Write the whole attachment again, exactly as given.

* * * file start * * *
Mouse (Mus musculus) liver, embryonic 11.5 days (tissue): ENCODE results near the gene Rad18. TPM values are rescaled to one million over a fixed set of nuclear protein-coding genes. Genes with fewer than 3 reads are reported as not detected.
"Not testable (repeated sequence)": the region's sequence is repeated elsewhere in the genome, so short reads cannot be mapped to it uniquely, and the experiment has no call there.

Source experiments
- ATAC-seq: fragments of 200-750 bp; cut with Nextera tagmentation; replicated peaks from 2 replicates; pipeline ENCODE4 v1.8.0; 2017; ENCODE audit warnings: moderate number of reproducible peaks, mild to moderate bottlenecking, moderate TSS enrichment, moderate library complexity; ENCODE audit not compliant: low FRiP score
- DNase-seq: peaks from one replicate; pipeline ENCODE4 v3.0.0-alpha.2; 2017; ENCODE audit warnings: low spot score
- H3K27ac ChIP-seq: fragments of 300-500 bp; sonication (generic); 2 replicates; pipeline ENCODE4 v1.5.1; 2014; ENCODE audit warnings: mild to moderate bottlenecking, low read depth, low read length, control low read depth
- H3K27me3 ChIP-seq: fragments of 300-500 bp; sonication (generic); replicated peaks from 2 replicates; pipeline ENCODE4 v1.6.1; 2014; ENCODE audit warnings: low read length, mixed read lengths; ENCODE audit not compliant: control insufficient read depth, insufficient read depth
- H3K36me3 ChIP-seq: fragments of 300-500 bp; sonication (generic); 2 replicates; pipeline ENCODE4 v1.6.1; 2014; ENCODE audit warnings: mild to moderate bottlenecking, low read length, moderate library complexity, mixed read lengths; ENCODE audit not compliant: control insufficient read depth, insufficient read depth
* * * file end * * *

Mouse (Mus musculus) liver, embryonic 11.5 days (tissue): ENCODE results near the gene Rad18. TPM values are rescaled to one million over a fixed set of nuclear protein-coding genes. Genes with fewer than 3 reads are reported as not detected.
"Not testable (repeated sequence)": the region's sequence is repeated elsewhere in the genome, so short reads cannot be mapped to it uniquely, and the experiment has no call there.

Source experiments
- ATAC-seq: fragments of 200-750 bp; cut with Nextera tagmentation; replicated peaks from 2 replicates; pipeline ENCODE4 v1.8.0; 2017; ENCODE audit warnings: moderate number of reproducible peaks, mild to moderate bottlenecking, moderate TSS enrichment, moderate library complexity; ENCODE audit not compliant: low FRiP score
- DNase-seq: peaks from one replicate; pipeline ENCODE4 v3.0.0-alpha.2; 2017; ENCODE audit warnings: low spot score
- H3K27ac ChIP-seq: fragments of 300-500 bp; sonication (generic); 2 replicates; pipeline ENCODE4 v1.5.1; 2014; ENCODE audit warnings: mild to moderate bottlenecking, low read depth, low read length, control low read depth
- H3K27me3 ChIP-seq: fragments of 300-500 bp; sonication (generic); replicated peaks from 2 replicates; pipeline ENCODE4 v1.6.1; 2014; ENCODE audit warnings: low read length, mixed read lengths; ENCODE audit not compliant: control insufficient read depth, insufficient read depth
- H3K36me3 ChIP-seq: fragments of 300-500 bp; sonication (generic); 2 replicates; pipeline ENCODE4 v1.6.1; 2014; ENCODE audit warnings: mild to moderate bottlenecking, low read length, moderate library complexity, mixed read lengths; ENCODE audit not compliant: control insufficient read depth, insufficient read depth